White-breasted Woodswallow – calls

on 2nd September 2016

WoodswallowWhBr [AmarSingh] 1

“White-breasted Woodswallow (Artamus leucoryn leucoryn) are common in Borneo but from many visits there and a 3 year stint of work, I get the impression that they are more common in Sarawak (south) than in Sabah (north).

WoodswallowWhBr [AmarSingh] 2

“This bird was one of a pair and I stopped to listen to the calls that I often have heard. Phillipps (2014) describes it best as a “wheezy chatter”. They are also noted to be able to mimic other birds but I have yet to experience this.

“An edited recording of the calls below:

“A sonogram and waveform is shown below.”

WoodswallowWhBr-sonogram [AmarSingh]

Dato’ Dr Amar-Singh HSS
Ipoh, Perak, Malaysia
29th April 2016

Location: Sandakan, Sabah, Malaysia
Habitat: Urban environment

If you like this post please tap on the Like button at the left bottom of page. Any views and opinions expressed in this article are solely those of the authors/contributors, and are not endorsed by the Lee Kong Chian Natural History Museum (LKCNHM, NUS) or its affiliated institutions. Readers are encouraged to use their discretion before making any decisions or judgements based on the information presented.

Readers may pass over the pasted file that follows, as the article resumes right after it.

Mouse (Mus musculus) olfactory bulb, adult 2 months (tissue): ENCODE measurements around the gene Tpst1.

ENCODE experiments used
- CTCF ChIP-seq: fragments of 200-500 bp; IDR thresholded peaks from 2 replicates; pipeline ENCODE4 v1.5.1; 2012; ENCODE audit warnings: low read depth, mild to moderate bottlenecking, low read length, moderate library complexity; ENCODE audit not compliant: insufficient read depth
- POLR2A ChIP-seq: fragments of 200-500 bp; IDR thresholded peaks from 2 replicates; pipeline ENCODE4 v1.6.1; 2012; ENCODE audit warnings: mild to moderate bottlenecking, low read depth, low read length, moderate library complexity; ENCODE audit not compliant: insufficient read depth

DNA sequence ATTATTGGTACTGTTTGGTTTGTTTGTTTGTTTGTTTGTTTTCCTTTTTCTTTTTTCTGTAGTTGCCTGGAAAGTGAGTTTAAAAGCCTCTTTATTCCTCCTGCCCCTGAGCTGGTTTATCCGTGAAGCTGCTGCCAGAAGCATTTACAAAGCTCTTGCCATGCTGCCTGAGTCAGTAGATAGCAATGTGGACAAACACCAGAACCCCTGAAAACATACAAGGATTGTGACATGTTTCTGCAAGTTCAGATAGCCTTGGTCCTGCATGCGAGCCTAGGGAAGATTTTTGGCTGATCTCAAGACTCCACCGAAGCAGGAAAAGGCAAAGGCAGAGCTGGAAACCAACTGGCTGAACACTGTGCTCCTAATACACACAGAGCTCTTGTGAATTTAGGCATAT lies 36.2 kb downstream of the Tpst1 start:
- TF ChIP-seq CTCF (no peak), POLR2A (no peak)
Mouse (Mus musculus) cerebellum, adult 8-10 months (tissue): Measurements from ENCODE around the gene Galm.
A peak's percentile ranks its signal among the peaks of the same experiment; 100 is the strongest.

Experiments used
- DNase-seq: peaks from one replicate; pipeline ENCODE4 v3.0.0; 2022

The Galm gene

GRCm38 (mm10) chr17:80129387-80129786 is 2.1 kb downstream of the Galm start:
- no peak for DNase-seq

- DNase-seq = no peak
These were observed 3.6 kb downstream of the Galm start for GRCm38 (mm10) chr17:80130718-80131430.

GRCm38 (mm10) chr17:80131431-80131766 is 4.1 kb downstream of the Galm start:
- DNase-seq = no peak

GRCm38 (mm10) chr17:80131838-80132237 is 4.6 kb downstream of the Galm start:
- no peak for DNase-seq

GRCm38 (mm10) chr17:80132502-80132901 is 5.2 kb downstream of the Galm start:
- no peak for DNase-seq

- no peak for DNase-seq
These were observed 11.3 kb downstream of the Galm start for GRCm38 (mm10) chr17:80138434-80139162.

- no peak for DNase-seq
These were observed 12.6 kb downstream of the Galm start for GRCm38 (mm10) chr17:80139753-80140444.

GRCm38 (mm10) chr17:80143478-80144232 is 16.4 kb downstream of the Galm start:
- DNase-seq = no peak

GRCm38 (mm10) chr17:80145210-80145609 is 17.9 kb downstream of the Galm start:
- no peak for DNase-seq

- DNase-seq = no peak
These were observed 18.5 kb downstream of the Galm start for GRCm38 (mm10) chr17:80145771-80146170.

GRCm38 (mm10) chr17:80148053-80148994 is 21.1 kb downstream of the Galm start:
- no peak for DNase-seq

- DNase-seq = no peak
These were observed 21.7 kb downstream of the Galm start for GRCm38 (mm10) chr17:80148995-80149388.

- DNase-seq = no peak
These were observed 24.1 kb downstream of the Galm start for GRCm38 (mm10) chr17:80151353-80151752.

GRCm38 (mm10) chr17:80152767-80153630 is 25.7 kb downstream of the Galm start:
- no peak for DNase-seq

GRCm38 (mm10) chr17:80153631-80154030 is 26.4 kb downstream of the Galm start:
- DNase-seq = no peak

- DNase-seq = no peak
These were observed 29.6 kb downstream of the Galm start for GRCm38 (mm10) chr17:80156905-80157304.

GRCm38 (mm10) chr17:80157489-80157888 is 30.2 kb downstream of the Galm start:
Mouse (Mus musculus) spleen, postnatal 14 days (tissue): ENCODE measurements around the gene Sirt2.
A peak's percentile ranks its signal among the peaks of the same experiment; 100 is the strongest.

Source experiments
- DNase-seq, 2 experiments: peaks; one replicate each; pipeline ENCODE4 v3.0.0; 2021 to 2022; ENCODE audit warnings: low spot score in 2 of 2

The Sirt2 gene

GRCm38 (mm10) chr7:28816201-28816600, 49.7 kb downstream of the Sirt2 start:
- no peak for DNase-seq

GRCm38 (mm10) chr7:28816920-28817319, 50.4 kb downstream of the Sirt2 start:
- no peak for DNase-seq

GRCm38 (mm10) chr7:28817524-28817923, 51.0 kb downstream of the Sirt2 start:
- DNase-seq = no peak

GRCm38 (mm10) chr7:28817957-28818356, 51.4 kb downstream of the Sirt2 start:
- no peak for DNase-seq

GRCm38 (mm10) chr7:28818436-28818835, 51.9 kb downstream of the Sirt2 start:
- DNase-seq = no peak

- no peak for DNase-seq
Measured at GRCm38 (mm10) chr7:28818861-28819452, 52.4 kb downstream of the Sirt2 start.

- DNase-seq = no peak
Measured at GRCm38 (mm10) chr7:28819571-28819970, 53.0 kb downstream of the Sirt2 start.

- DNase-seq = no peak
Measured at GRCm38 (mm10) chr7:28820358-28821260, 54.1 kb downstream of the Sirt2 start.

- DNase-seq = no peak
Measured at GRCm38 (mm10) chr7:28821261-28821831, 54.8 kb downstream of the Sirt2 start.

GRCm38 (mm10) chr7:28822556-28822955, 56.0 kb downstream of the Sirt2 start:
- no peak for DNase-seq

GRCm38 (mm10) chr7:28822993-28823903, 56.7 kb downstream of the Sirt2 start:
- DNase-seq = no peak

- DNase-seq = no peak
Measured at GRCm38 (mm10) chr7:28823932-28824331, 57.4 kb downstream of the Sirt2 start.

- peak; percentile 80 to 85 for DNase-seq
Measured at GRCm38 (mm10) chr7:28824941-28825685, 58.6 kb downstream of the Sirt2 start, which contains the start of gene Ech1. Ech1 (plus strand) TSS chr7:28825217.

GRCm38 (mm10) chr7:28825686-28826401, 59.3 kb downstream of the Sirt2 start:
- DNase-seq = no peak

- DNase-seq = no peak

YC Wee

Dr Wee played a significant role as a green advocate in Singapore through his extensive involvement in various organizations and committees: as Secretary and Chairman for the Malayan Nature Society (Singapore Branch), and with the Nature Society (Singapore) as founding President (1978-1995). He has also served in the Nature Reserve Board (1987-1989), Nature Reserves Committee (1990-1996), National Council on the Environment/Singapore Environment Council (1992-1996), Work-Group on Nature Conservation (1992) and Inter-Varsity Council on the Environment (1995-1997). He is Patron of the Singapore Gardening Society and was appointed Honorary Museum Associate of the Lee Kong Chian Natural History Museum (LKCNHM) in 2012. In 2005, Dr Wee started the Bird Ecology Study Group. With more than 6,000 entries, the website has become a valuable resource consulted by students, birdwatchers and researchers locally and internationally. The views and opinions expressed in this article are his own, and do not represent those of LKCNHM, the National University of Singapore or its affiliated institutions.

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